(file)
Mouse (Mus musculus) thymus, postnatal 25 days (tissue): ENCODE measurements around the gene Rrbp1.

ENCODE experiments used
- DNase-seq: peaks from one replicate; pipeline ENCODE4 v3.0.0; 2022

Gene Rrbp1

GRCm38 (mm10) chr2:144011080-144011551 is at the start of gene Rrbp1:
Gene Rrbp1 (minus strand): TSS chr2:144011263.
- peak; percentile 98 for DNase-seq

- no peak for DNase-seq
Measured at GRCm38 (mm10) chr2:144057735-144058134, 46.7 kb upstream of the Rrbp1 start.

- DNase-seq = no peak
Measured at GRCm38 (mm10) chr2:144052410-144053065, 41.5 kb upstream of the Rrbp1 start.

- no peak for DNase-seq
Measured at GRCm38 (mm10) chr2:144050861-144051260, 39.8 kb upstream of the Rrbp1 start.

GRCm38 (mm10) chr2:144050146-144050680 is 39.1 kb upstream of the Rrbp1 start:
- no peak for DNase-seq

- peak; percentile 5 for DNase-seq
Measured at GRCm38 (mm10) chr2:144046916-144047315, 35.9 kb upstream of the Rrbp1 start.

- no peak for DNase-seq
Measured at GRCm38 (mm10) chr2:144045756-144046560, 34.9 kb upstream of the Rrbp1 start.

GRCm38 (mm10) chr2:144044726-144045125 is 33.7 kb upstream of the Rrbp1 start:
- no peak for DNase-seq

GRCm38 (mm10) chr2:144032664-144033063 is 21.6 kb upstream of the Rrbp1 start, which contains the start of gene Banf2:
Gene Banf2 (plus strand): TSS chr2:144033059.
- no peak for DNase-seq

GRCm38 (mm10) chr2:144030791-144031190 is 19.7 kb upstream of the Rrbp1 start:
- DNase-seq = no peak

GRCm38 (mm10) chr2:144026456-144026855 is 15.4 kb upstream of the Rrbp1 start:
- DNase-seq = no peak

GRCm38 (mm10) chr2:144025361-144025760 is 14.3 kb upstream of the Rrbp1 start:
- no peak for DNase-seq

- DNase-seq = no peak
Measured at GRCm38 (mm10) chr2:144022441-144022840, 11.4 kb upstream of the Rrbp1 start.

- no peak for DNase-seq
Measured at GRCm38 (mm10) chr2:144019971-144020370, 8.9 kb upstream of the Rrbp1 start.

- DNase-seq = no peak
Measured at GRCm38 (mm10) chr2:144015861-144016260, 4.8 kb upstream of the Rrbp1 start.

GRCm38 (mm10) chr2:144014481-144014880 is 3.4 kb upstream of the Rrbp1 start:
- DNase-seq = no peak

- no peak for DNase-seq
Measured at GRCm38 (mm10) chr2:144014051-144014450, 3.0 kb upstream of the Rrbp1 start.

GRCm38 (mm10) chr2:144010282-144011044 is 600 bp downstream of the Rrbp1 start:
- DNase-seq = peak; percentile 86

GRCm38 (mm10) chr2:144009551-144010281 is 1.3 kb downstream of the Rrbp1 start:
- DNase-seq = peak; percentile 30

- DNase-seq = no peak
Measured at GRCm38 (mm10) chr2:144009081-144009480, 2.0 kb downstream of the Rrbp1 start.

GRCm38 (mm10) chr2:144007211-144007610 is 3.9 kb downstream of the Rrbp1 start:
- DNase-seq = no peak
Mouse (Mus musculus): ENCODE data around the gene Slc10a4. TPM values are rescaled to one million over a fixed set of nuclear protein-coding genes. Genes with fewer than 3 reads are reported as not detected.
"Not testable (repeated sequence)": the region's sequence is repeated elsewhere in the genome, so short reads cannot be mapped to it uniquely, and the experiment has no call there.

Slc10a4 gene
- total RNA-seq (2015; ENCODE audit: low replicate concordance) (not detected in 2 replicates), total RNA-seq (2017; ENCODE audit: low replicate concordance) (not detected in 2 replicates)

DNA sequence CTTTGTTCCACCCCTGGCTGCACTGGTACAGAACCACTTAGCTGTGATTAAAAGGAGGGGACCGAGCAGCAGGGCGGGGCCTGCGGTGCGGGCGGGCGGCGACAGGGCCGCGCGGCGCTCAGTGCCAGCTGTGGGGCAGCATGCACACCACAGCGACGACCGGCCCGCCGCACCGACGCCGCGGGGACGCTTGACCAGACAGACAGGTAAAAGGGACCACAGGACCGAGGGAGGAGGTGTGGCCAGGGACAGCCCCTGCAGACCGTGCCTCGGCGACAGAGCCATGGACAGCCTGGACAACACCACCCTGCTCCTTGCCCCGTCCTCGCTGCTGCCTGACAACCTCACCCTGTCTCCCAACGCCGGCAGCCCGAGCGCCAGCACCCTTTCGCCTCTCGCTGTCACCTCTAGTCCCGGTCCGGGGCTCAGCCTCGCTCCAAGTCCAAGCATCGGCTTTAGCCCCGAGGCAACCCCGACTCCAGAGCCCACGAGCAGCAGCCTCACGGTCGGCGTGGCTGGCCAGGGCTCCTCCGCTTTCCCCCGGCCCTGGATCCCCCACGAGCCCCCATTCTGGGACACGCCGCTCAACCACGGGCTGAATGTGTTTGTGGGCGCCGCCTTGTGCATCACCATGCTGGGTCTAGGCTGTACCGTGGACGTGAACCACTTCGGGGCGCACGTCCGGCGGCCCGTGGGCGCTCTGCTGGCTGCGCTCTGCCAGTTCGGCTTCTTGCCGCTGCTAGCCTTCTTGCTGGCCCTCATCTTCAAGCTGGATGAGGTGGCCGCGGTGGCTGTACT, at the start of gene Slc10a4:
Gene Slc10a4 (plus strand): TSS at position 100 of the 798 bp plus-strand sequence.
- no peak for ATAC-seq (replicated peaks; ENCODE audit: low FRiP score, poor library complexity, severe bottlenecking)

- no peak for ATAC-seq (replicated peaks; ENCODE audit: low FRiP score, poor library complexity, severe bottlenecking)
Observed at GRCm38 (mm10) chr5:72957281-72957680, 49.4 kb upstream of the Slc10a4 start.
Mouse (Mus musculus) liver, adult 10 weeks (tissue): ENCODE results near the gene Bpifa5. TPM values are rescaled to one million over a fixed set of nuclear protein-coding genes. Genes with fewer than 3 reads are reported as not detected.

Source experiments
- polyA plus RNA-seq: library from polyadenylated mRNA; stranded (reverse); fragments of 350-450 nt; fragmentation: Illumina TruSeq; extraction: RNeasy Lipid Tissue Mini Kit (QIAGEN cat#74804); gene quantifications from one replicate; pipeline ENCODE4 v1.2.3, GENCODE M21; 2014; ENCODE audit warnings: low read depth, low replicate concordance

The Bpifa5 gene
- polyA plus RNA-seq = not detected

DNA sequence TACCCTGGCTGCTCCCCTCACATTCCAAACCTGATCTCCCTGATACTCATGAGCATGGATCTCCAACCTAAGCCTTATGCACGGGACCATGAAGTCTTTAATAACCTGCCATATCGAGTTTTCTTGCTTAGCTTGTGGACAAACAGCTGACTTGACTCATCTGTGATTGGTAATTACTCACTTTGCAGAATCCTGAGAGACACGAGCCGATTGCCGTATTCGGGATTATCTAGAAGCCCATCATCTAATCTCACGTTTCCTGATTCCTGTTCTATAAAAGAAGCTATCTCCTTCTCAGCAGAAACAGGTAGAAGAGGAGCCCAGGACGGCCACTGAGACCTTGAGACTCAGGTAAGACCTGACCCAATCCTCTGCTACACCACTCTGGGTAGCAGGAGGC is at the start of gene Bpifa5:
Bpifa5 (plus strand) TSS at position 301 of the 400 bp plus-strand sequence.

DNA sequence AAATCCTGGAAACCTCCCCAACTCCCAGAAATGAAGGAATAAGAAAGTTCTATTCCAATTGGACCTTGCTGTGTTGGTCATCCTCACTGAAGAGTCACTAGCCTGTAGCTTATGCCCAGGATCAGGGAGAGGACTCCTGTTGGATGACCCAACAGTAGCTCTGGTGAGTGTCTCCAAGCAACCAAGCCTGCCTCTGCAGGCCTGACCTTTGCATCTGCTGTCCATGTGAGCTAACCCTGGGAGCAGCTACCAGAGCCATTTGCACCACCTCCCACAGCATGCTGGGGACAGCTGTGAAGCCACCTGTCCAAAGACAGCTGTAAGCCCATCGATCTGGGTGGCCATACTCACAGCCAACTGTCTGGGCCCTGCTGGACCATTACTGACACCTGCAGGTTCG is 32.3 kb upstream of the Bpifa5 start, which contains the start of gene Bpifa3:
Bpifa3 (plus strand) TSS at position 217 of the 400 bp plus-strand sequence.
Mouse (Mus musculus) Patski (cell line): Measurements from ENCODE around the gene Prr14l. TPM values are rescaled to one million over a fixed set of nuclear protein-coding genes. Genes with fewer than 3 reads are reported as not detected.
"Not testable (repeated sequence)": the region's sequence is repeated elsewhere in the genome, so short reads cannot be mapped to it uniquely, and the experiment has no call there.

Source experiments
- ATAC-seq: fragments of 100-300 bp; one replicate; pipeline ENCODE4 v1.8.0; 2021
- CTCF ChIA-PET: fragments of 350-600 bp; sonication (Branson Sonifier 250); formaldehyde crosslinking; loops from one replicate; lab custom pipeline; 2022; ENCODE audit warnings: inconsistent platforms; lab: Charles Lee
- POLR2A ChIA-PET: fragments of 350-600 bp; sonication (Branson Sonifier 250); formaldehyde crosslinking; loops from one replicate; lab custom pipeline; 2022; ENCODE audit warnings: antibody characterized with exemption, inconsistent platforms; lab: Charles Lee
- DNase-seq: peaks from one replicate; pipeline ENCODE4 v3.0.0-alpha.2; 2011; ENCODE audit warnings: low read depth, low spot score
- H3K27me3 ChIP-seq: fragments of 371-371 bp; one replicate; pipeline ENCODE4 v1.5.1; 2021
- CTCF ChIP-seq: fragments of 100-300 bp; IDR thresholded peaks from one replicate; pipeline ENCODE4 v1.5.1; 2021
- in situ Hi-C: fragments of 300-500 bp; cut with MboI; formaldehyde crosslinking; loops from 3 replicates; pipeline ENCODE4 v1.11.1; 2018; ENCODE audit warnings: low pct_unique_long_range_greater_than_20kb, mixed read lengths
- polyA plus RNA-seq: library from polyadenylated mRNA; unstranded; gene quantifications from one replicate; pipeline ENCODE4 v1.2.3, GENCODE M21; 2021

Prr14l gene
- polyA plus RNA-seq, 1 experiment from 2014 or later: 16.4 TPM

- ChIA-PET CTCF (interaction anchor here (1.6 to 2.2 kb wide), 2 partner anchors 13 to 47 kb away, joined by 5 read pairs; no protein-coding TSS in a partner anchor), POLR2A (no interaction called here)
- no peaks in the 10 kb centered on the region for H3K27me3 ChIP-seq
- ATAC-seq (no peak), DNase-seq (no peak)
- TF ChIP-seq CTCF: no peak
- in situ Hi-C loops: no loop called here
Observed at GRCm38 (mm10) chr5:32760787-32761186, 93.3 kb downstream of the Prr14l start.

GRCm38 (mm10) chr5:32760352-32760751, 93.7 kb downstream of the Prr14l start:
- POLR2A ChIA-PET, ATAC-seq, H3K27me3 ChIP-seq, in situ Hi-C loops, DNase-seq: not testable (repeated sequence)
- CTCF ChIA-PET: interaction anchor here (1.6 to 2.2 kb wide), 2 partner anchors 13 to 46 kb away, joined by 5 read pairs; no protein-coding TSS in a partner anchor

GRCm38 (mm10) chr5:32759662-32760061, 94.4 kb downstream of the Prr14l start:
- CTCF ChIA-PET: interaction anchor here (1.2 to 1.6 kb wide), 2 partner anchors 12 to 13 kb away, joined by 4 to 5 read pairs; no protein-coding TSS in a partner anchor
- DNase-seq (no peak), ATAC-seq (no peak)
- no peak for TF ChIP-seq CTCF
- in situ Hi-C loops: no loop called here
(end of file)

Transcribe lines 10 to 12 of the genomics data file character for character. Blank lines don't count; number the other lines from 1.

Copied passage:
- DNase-seq = no peak
Measured at GRCm38 (mm10) chr2:144052410-144053065, 41.5 kb upstream of the Rrbp1 start.

- no peak for DNase-seq